The Parisians have tightened their grip on the domestic game but Laurent Blanc must now capture the Champions League
By Robin Bairner
And so Paris Saint-Germain are champions again.
Only six years ago, such an achievement would have been unthinkable. On the final day of the 2007-08 season, PSG travelled to Sochaux knowing they needed a victory to secure their place in Ligue 1 and thus maintain the club’s proud record of never having been relegated. Without that 2-1 success, which lifted the Parc des Princes outfit out of the bottom three, the capital club would certainly not be regarded as one of Europe’s elite sides today.
Amara Diane’s double was the beginning of a rally that has seen PSG transformed from rampant underachievers to the undisputed kings of France. Fewer than six years later, under the guidance of Laurent Blanc, the capital side collect their second successive crown with a record tally of points.
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Nevertheless, Edinson Cavani had been plucked from Napoli for the princely sum of €64.5 million, while the arrival of young defensive prospects Marquinhos and Lucas Digne suggested the Champions League quarter-finalists were focusing on quality over quantity.
After an uncertain start to the season, including a home draw against now-relegated Ajaccio, Blanc’s vision of PSG slowly started to come together. It was very different from Ancelotti’s methodical and measured style, with the former France boss drawing inspiration from Barcelona by employing a 4-3-3 formation that would see the team adopt a pressing strategy and operate in a more fluid, exciting manner.
Arguably this was best displayed in the 4-0 victory over Bastia at Parc des Princes in mid-October, which took the Parisians to the top of the table – a position they would never relinquish. Such was the quality of Zlatan Ibrahimovic’s scorpion kick to make it 2-0 that day, it would completely overshadow Cavani’s brilliant third.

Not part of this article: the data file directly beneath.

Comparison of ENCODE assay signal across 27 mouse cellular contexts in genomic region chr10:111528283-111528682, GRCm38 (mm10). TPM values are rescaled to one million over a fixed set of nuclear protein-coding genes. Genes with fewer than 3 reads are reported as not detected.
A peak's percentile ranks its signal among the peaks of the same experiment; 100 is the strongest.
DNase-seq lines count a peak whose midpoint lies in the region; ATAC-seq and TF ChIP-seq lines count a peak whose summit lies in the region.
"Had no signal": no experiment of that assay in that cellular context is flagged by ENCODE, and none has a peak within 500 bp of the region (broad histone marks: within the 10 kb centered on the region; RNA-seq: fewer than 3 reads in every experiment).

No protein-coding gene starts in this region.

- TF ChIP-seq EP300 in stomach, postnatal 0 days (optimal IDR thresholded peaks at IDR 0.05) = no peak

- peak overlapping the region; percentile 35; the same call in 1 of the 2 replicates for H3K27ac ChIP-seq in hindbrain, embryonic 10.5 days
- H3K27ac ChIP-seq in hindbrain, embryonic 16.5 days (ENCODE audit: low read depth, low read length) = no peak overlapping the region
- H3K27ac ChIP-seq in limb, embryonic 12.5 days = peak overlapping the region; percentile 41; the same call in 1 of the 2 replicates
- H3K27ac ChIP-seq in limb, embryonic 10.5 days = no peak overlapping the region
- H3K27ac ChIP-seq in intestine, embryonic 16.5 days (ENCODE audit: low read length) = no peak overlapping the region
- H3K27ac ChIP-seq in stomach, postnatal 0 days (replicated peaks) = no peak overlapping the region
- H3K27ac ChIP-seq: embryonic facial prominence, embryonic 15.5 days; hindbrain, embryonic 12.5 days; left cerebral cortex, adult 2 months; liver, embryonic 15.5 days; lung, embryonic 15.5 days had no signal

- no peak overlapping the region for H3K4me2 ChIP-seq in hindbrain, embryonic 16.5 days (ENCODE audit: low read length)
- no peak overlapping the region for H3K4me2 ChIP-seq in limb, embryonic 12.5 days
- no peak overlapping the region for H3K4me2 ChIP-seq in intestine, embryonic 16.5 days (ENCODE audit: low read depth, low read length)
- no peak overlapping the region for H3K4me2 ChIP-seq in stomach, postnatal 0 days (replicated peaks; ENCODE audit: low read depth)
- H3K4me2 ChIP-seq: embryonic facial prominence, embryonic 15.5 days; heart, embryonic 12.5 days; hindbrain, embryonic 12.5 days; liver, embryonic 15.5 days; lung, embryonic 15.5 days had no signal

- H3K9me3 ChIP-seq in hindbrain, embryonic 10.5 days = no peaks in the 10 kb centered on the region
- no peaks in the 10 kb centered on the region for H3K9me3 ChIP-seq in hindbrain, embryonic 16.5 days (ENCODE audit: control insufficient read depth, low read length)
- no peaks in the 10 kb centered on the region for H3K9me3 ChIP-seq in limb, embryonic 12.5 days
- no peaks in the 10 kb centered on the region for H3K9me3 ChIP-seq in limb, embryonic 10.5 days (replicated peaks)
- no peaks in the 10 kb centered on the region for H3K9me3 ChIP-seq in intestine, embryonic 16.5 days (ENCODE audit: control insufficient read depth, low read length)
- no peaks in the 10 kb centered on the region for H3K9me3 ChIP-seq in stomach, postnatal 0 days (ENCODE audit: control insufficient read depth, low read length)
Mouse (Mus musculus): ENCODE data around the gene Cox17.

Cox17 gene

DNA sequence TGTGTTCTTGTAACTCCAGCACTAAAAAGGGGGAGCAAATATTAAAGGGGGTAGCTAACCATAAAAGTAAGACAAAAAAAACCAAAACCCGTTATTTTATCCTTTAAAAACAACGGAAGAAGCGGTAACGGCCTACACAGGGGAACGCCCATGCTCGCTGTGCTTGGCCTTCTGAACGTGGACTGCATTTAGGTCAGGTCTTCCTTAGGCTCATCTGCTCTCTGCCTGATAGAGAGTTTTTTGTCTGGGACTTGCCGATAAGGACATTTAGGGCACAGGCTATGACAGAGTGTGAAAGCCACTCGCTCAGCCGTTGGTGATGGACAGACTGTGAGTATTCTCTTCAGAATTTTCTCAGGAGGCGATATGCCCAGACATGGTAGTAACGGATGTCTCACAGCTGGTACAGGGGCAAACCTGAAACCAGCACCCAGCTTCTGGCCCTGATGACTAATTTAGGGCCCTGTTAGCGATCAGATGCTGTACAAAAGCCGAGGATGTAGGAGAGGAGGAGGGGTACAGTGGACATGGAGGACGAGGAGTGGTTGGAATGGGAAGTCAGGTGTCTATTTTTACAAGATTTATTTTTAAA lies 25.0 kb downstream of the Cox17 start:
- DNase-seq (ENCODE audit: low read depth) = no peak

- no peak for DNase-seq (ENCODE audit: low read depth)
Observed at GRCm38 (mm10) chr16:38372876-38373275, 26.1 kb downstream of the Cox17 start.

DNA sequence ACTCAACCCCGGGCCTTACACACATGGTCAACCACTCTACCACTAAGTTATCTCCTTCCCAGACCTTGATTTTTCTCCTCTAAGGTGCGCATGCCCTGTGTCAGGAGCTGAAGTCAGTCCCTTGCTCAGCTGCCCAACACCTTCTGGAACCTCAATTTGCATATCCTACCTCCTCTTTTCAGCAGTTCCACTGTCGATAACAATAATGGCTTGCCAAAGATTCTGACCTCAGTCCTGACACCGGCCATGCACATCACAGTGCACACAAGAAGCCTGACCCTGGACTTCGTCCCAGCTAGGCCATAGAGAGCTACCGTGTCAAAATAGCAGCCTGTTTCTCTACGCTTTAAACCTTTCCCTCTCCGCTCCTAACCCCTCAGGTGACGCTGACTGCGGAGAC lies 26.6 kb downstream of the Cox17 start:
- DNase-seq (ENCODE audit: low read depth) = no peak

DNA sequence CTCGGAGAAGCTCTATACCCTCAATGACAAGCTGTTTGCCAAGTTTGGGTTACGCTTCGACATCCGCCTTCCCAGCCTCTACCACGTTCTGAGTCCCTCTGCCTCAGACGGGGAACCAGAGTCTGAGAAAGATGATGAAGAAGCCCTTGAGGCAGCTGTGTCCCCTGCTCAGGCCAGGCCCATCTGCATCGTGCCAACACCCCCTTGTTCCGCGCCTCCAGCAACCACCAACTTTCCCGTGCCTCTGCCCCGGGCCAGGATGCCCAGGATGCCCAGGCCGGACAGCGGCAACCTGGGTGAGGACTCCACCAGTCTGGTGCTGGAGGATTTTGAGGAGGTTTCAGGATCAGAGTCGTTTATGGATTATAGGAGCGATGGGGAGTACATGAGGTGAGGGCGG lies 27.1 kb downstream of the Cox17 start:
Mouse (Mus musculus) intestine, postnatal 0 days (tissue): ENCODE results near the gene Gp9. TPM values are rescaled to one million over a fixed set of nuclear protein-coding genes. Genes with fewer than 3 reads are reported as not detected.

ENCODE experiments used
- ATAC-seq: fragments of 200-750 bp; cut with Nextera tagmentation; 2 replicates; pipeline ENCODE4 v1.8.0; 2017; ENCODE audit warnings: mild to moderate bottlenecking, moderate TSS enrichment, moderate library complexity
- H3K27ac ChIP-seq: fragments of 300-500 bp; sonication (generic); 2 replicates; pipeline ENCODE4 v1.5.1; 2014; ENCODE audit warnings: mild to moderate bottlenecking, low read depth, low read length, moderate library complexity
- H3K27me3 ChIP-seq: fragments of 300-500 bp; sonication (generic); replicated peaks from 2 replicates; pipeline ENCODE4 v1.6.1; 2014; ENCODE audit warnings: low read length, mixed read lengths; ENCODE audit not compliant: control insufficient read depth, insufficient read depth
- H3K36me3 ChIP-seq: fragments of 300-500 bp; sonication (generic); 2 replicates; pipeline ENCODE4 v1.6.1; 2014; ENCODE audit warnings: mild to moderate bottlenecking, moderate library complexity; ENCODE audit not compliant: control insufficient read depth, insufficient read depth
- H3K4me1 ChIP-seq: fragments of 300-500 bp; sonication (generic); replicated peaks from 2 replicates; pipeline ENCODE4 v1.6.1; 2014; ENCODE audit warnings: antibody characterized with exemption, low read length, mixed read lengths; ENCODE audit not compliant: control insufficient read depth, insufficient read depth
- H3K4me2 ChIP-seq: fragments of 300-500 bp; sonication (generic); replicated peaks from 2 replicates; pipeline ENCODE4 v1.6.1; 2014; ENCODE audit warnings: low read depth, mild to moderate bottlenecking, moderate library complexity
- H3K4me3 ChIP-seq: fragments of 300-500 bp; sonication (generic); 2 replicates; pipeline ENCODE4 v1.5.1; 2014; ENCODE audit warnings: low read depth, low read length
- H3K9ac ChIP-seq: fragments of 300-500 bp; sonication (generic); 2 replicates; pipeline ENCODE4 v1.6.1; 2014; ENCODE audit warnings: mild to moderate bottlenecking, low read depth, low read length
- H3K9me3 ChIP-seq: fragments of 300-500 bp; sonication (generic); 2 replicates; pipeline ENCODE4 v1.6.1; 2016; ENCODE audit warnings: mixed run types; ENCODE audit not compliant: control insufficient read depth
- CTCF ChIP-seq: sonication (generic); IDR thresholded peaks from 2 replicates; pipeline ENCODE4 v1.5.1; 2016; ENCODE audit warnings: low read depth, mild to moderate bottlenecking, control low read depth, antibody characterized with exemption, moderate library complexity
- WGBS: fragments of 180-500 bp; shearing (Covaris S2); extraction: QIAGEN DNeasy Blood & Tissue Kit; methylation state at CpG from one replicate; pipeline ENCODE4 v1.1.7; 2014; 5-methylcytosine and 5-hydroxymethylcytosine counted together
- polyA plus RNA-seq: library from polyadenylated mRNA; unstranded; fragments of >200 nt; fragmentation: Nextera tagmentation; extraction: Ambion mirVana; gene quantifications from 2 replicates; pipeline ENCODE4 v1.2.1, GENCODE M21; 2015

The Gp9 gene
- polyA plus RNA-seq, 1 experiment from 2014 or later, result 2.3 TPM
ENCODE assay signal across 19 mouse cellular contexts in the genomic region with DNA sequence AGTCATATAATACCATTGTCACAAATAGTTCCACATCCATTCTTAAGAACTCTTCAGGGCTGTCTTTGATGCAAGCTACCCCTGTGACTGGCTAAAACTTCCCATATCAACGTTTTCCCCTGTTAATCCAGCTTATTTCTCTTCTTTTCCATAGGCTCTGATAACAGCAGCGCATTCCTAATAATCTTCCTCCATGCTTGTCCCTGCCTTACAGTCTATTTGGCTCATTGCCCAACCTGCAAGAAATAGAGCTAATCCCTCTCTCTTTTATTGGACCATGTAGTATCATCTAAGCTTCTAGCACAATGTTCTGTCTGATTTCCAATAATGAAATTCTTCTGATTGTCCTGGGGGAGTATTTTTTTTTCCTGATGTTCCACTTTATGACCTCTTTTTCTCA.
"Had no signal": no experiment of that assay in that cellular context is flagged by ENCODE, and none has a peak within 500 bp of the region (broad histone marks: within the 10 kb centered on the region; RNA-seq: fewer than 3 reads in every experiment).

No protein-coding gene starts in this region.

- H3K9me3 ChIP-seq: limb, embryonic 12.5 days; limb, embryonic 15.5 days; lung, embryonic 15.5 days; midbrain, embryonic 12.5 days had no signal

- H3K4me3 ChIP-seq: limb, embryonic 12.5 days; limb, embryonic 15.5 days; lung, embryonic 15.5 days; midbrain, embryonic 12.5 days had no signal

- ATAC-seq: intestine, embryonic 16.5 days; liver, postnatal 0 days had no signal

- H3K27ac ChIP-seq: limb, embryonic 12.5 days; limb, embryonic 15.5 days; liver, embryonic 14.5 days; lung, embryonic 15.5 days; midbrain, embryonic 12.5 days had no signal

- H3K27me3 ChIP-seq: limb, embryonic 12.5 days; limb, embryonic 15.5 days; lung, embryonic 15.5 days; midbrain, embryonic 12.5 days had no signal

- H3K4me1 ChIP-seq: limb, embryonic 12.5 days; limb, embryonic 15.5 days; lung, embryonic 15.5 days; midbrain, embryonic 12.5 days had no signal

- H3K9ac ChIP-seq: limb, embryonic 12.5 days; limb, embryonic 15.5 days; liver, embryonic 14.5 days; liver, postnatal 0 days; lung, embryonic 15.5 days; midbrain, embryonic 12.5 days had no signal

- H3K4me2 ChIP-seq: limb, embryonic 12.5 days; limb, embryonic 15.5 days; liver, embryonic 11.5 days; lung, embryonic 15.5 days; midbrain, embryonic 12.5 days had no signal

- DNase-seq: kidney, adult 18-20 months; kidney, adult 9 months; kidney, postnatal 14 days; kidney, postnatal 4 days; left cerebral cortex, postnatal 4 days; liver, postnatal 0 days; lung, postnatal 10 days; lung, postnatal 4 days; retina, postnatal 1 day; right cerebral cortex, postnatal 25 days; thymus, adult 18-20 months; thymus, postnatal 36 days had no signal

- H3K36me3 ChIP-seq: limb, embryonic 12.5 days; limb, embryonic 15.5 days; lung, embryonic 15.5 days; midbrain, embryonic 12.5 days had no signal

There can be little doubt that the Swede’s efforts over the course of the campaign have been the driving force behind PSG’s success. He contributed 25 goals in the league before being struck with a hamstring problem that may have prematurely ended his campaign. Yet he will still finish as top scorer and will also be near the top of the assists chart with 11. Even at 32-years-old, he has enjoyed arguably the finest campaign of his career.
European success, however, continues to elude Ibra and PSG. Progress was made in comfortably reaching the Champions League quarter-finals, with Zlatan matching Cristiano Ronaldo almost goal for goal in the top scorer rankings, yet despite a 3-1 first-leg win over Chelsea that showcased the potential of Blanc’s men, a naive display at Stamford Bridge saw them eliminated on the away goals rule owing to a late Demba Ba strike.
Speaking of Ancelotti’s side last season, Leonardo argued that it was “built for Europe” to deflect criticism away from some pretty banal domestic displays, yet there can be little doubt that Blanc’s system has been constructed more to entertain. The current occupant of the Parc des Princes dugout, however, still lacks the nous and experience of his Italian predecessor and will have to learn quickly if he is to remain in the capital for the long term.
It is a measure of PSG’s rabid ambition to be crowned European kings that the single defeat against Chelsea – just their third of the whole campaign – was enough to raise suggestions that alternatives were being looked at for Blanc’s position.
With no extension to his contract signed, the coach’s status remains as yet unresolved, and though the likelihood is that he will retain his role, there will be an expectation that next season is even bigger and brighter than this term has been.
In order to comply with Financial Fair Play, it is likely that alterations will be required in the squad in the summer, and while that won't prevent further big names being added, it will certainly be a challenge for Blanc to surpass this year’s domestic double.